One element of the OOFAT study commissioned by ICDE and being carried out by FiBS Germany (Dominic Orr, Lene Wrobel) and IET from the Open University UK (Martin Weller, Rob Farrow) is looking at the business models being adopted by universities across the world in their implementation of technology-enhanced content development, delivery and learning recognition.
For this element of the study, we have adopted a framework for our survey from Taran, Boer & Lindgren (2015)* which looks at 7 elements of a business model and contrasts for each an approach to extending market position with one developing a new market position. Currently we have data from 37 higher education institutions from across the world (25 countries), which can be used to provide a first insight. Since the categories have been formulated dichotomously, it is interesting to see where more than half of the institutions have set their focus.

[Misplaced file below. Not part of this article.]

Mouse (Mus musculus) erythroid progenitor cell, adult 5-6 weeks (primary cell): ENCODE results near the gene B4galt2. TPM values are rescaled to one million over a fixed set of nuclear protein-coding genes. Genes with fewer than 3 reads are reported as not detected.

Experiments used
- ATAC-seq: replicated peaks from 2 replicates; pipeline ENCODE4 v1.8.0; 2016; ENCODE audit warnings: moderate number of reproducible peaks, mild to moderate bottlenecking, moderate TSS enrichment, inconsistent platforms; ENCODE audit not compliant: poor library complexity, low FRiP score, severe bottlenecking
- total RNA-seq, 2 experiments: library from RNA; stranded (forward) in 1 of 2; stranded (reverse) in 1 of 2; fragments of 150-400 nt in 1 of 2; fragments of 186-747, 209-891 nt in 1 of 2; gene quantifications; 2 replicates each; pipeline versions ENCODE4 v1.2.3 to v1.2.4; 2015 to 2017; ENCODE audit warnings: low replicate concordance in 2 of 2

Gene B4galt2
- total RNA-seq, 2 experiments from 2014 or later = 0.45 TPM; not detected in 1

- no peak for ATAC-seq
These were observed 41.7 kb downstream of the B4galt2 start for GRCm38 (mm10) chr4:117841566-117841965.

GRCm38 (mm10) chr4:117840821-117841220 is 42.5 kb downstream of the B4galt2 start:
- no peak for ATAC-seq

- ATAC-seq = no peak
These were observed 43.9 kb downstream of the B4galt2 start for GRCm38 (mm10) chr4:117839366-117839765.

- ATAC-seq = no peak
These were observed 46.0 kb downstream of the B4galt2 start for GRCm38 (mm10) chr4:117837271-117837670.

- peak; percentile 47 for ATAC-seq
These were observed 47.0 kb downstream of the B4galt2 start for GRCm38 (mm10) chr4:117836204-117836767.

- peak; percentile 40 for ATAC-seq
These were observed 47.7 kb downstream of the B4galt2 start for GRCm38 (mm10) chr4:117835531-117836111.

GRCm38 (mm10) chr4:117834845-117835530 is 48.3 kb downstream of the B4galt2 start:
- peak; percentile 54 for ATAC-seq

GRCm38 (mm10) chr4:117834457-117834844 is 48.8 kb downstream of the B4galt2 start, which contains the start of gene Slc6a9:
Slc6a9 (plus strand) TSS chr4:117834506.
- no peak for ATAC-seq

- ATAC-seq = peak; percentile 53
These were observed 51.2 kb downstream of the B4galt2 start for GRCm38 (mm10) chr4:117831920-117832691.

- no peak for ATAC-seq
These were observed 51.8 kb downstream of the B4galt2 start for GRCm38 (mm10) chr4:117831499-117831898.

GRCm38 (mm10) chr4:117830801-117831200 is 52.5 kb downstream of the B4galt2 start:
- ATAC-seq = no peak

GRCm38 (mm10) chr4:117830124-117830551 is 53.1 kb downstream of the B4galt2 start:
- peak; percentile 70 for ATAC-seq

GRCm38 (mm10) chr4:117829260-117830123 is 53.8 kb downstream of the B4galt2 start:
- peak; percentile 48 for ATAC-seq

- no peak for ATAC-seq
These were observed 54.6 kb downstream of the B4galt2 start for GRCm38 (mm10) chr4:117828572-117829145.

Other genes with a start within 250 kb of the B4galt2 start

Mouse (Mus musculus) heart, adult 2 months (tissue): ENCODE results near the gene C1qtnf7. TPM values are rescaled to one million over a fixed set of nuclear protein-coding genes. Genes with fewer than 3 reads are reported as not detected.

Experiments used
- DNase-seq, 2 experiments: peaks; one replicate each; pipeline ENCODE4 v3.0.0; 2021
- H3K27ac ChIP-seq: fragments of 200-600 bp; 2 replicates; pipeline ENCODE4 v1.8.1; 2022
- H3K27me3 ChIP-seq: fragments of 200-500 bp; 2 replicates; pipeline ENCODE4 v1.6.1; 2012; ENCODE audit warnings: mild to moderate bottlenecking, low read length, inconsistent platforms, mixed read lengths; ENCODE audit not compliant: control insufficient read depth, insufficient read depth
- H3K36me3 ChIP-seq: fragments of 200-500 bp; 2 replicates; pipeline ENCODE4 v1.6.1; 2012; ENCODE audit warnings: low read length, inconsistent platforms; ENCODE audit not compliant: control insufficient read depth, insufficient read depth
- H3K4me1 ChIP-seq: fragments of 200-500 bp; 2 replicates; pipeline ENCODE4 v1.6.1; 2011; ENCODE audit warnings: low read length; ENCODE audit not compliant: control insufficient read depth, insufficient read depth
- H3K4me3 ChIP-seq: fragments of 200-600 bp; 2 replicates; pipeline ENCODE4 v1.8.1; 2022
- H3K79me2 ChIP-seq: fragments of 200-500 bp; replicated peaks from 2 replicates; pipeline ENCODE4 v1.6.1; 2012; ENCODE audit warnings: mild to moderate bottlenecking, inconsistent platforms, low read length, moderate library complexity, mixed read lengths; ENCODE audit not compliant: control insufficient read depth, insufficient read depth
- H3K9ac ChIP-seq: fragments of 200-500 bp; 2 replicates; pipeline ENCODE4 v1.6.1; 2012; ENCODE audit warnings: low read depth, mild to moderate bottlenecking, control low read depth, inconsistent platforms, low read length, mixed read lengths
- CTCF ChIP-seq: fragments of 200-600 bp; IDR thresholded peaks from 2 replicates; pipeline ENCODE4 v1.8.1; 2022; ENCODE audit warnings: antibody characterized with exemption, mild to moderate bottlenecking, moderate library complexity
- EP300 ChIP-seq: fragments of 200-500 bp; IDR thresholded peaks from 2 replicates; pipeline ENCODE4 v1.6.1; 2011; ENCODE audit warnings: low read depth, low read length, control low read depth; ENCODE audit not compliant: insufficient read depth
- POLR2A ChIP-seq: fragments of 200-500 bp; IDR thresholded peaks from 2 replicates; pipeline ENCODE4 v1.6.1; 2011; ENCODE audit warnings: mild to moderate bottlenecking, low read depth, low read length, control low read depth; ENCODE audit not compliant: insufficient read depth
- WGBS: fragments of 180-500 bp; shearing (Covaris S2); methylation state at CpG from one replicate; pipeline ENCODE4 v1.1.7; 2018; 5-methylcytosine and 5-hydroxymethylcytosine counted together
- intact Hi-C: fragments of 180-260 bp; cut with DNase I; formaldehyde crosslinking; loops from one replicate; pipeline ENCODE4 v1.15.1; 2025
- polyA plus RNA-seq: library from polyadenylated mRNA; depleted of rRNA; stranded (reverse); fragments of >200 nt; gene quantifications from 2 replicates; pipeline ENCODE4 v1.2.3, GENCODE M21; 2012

The chart above shows that HEIs tell us they are using digital technologies for new communication channels to develop new relationships with their target audiences (learners), whilst using their existing (traditional) institutional structures and networks for provision. They also tell us that they are exploring new approaches to their value chain and looking for new ways to cover their costs or maintain profitability. Around 40% of the HEIs say that they are using new technologies to offer new products or services to new markets.
Although our survey already covers HEIs from across the globe (the results above cover institutions from 23 countries), this is not enough for a fully developed investigation.
We would therefore like to ask you again to consider taking our survey or suggesting survey participation to other HEIs leaders across the world. The survey will close and the end of June 2017. Thank you.
Survey link: here
By the way: the results can be nicely compared to what came out of the McKinsey Global Survey. Asked which digital activities they see as top priority, the largest group of CEOs stated “digital engagement of customers”**. It will be interesting to see whether our results concur at the end of the survey.
*Taran, Y; Boer, H.; Lindgren, P. (2015). A business model innovation typology. In: Decision Sciences, Vol. 46, No. 2, pp. 301-331.